By Jesse Marx
By Chris Parker
By Jake Rossen
By Jesse Marx
By Michelle LeBow
By Alleen Brown
By Maggie LaMaack
By CP Staff
The photograph is mostly dark but for the small circle of light that rests just to the right of the image's center. It takes a moment for the eye to focus on the circle amid all the darkness and to determine that, in fact, this is an image of a man. The pose is an unusual one, for the man is thrust feet-first into a human-sized hole in the ground, and the darkness around him is the surface of the earth that surrounds the hole. The man is curled into a ball; his head is cast downward toward his hidden feet, and the shiny skin of his neck and back are exposed to the sky. His fists are curled back against the sides of his neck and head. Once you realize what you are looking at, a man returning to the earth--an image of death, if anything--the emotional impact of the photograph becomes intense.
The image is titled "Sasha, 1995" and it's one of more than 120 photos in the new book by Minnesota artist Keri Pickett called Faeries: Visions, Voices & Pretty Dresses (Aperture). It is one of a pair of photos bearing the same subject and title, taken perhaps just seconds apart at a summer gathering of gay men at a retreat center in northern Minnesota called the Kawashaway Sanctuary. Yet the difference between the two photos is a mark of Pickett's interest in this man, and in photography in general. Everything is nearly the same in the second scene, except that the man faces upward rather than downward now, his burning white eyes directly addressing the camera--us--and his hands and feet delicate and fine against the black and gray rock. It is a revelatory moment granted to us by Pickett, an image of redemption and birth, pointedly juxtaposed against the scene on the facing page.
Though the subject is highly personal, the image takes us beyond the ordinary circumstances of this man in this particular place. Pickett's photographs in general are almost a kind of performance art--a ritual act of conjuring up the greater truth that lies in wait like a serpent beneath the surface. It has taken Pickett some time and much practice to be able to bring about such moments using only a small black box and some celluloid.
For the past decade, Keri Pickett, who is 41 years old, has produced consistently strong photographic work, winning more than 15 awards and grants from organizations such as the National Endowment for the Arts, and the McKnight, Bush, and Jerome foundations. At the same time, she has sold photos to more than a dozen major corporations, museums, and private collectors. In her day job as a freelance photographer for commercial magazines, Pickett produces images that appear in widely circulated publications like People, Sports Illustrated, Der Spiegel, and Newsweek(Pickett has previously done work for City Pages, as well). Much of this meat-and-potatoes photo reportage has served as an introduction to subjects she will later use in her artwork. Other ideas come almost as afterthoughts--the benefits of exploring the world through a shutter on a daily basis.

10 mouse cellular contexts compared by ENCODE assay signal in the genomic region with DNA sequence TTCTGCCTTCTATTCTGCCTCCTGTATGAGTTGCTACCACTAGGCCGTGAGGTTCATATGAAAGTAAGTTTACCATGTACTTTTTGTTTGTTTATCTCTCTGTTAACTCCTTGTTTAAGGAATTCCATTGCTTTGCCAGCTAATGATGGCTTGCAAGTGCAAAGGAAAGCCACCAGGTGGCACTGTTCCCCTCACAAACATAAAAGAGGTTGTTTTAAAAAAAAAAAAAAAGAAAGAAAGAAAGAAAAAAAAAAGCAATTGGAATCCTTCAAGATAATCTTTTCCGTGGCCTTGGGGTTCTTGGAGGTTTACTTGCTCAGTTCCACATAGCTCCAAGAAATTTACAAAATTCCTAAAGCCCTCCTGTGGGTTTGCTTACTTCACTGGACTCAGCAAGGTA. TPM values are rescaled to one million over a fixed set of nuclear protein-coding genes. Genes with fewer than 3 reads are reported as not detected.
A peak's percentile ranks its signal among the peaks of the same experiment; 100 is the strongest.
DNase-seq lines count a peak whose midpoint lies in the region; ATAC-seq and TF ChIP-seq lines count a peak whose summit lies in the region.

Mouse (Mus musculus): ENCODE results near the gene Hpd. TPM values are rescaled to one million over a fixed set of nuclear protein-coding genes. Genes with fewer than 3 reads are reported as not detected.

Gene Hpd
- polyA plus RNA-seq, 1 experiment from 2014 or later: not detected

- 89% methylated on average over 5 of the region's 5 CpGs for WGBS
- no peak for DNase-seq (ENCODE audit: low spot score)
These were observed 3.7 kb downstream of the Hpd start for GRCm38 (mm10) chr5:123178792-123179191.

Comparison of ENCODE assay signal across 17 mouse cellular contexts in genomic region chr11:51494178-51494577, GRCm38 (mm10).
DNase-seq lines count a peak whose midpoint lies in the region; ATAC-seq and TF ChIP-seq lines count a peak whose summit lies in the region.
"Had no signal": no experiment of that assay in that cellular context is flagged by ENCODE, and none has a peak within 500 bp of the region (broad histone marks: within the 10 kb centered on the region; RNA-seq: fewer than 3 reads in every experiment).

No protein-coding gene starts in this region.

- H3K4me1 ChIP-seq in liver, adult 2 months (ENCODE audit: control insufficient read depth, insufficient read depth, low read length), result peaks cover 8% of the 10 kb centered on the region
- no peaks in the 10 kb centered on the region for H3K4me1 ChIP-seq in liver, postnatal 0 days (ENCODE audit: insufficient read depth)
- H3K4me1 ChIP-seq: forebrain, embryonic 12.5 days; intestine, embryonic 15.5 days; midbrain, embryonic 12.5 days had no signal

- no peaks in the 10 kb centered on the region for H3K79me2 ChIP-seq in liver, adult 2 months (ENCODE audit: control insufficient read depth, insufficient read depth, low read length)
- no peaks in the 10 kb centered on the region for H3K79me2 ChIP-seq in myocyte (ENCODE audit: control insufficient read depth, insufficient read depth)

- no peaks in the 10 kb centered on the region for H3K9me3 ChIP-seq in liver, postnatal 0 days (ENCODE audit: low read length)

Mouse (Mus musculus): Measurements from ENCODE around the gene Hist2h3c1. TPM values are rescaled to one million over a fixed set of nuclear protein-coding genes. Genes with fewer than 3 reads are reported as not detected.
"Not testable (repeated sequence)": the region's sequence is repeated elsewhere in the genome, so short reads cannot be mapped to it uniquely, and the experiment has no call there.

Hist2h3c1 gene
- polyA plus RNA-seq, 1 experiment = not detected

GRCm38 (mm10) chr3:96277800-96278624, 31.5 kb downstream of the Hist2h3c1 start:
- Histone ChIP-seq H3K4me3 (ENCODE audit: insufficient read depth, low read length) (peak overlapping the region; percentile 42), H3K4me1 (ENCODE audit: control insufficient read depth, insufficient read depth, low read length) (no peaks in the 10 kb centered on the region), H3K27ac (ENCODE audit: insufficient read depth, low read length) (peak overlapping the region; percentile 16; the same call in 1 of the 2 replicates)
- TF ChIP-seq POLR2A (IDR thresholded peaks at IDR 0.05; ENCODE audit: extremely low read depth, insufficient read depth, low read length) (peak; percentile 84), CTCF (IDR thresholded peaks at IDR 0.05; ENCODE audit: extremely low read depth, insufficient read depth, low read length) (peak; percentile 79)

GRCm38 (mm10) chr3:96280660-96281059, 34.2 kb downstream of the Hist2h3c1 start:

Take her first book, Love in the 90s, for example. In 1995 Pickett made something of a national stir with the publication, a look at the life and love of her nonagenarian grandparents. For years Pickett had spent time with these people, taking quick snapshots of them that were almost tossed-off images--her grandfather emerging from the bathroom, or her grandmother puttering around the bedroom looking for a lost object.
"I didn't set out to do a book," Pickett writes in the introduction to the collection. "As long as I had my camera, I would shoot a few frames at the end of a roll of film." The resulting images, however, make a perfect record of these intertwined lives. The two grandparents share their daily chores, spend time together or with their family, and in the end fall ill and go to the hospital to die.
Though Keri Pickett's work leans toward the profound, her manner is less contemplative than preternaturally busy. Finding time to talk with Pickett proves a challenge--she is called away on assignments quite frequently--and it is ultimately easier to follow her to a shoot and watch her work. Pickett is currently collaborating with writer Margaret Nelson on a future book project about Sharing and Caring Hands, a homeless shelter just northwest of downtown Minneapolis.
A recent Thursday afternoon found Pickett in a noisy shelter corridor, where the song "Happy Together" wafted from a tinny hidden speaker. (Nelson would arrive later to conduct interviews.) A crowd primarily made up of middle-aged, run-down men has gathered and is surging as the scent of cafeteria food begins to pervade the room. Pickett is instantly recognizable in the shuffling crowd. She is dressed in a fashionable manner, wearing clogs, a long-sleeved black blouse, tan slacks, and a coral necklace. She has a cell phone at her waist, a black camera bag over one shoulder, and a camera strapped around her neck. Pickett seems to have a boundless amount of energy. Yet at the same time, if one watches her closely, it is apparent that a sort of resigned weariness comes over her from time to time, as though her gear had all of a sudden taken on the weight of a body.